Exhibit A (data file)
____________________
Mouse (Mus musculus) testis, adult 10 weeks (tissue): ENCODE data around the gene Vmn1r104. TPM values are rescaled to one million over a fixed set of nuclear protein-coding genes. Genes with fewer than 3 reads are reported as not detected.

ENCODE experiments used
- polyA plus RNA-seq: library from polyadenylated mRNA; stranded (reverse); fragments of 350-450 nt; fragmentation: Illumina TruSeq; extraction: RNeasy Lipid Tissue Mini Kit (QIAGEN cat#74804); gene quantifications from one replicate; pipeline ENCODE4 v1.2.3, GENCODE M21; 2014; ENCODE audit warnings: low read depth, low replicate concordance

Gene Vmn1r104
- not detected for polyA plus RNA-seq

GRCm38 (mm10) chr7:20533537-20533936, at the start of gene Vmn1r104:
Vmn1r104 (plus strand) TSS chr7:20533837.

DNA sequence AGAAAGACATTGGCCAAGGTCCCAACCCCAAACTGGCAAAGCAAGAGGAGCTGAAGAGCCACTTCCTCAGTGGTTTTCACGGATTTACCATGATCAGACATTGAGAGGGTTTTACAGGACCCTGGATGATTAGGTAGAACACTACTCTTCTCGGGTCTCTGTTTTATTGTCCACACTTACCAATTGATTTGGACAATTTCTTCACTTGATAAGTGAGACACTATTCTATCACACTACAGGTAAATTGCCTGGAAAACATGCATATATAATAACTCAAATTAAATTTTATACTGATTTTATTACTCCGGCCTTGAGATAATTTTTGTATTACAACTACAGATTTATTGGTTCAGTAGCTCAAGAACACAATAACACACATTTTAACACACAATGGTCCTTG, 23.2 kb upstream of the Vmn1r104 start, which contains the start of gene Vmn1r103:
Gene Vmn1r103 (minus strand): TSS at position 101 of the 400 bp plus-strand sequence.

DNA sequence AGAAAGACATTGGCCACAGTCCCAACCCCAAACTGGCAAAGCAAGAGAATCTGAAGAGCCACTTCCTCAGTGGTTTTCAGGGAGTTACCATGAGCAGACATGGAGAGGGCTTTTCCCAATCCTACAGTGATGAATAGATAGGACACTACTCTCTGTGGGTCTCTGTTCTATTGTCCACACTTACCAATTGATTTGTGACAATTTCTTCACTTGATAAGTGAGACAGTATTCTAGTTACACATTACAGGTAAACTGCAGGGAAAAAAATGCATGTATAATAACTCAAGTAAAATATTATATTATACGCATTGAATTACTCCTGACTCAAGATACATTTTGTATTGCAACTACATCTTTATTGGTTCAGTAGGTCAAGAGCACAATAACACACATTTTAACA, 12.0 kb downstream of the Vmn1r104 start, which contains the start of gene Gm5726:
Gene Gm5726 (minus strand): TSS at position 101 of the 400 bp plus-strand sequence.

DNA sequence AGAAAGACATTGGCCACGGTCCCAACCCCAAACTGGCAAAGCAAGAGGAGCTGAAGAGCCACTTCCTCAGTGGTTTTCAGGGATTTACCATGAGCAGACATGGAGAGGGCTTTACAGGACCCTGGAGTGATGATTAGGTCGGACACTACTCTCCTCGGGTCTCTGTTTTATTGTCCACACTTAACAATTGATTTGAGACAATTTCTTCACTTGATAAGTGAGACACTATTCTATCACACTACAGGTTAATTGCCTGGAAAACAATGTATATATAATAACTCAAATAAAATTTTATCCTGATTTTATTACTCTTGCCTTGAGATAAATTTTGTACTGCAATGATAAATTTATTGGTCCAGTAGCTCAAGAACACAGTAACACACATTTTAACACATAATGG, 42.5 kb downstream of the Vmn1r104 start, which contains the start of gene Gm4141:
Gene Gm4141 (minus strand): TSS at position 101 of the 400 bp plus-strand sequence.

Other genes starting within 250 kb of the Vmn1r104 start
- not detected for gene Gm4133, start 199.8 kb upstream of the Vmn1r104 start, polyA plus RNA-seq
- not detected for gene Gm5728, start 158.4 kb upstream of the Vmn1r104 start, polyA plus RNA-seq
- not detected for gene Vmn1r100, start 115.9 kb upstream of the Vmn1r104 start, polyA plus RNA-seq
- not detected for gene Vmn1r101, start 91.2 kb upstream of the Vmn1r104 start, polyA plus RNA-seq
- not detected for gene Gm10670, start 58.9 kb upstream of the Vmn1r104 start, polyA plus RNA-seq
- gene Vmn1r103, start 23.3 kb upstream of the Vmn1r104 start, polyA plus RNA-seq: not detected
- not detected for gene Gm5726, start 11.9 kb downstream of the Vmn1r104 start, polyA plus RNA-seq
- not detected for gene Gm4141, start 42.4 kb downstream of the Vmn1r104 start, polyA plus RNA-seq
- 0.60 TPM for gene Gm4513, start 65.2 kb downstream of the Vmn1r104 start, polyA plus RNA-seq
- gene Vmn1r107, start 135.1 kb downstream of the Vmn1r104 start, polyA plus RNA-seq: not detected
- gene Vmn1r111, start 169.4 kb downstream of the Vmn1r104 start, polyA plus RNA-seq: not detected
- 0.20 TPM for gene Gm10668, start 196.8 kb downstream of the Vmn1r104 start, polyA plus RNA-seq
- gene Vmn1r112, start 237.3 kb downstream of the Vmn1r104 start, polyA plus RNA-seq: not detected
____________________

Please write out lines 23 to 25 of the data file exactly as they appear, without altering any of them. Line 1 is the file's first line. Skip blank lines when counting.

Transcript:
- 0.60 TPM for gene Gm4513, start 65.2 kb downstream of the Vmn1r104 start, polyA plus RNA-seq
- gene Vmn1r107, start 135.1 kb downstream of the Vmn1r104 start, polyA plus RNA-seq: not detected
- gene Vmn1r111, start 169.4 kb downstream of the Vmn1r104 start, polyA plus RNA-seq: not detected